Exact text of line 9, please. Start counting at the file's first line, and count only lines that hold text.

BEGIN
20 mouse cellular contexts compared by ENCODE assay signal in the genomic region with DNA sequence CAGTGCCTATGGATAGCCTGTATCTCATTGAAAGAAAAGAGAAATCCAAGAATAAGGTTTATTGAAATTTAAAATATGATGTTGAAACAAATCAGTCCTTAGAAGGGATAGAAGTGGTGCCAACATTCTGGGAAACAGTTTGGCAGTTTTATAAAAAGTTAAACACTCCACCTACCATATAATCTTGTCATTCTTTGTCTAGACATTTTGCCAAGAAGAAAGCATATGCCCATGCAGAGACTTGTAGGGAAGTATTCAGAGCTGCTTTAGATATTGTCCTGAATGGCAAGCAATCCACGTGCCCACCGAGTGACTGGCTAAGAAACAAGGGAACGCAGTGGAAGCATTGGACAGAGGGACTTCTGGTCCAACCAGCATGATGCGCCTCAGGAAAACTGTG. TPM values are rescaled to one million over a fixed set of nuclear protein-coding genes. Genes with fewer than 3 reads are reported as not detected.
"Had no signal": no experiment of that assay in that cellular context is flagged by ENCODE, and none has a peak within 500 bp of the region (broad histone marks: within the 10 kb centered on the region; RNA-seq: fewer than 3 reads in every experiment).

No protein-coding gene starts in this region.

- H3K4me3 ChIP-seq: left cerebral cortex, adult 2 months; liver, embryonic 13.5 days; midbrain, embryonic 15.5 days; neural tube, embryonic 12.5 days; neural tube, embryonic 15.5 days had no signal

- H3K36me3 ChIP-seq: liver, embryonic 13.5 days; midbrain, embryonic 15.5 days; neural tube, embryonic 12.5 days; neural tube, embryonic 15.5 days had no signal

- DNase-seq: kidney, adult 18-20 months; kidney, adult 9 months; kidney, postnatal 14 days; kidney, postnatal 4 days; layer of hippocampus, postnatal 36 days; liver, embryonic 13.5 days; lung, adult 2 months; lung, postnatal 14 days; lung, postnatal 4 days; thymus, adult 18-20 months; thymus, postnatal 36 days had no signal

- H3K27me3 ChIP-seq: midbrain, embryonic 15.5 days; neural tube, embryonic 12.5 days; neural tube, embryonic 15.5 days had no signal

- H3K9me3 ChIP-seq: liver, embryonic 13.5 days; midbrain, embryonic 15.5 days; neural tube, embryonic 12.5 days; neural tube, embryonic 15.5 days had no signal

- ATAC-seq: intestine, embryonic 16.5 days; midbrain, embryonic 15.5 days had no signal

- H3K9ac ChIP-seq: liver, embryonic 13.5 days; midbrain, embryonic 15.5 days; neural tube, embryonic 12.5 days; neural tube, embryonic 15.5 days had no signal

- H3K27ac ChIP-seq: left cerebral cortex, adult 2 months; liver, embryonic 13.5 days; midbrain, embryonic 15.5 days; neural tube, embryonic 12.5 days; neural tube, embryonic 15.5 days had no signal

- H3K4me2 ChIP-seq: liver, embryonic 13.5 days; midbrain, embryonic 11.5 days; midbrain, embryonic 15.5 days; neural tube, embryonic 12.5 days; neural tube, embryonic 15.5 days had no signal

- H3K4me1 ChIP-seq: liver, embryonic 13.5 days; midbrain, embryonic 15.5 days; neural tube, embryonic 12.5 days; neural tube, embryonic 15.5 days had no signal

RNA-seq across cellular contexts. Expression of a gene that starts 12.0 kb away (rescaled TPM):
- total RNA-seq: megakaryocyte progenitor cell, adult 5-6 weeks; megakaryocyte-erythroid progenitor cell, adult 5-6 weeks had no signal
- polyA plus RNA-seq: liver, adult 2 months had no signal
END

- ATAC-seq: intestine, embryonic 16.5 days; midbrain, embryonic 15.5 days had no signal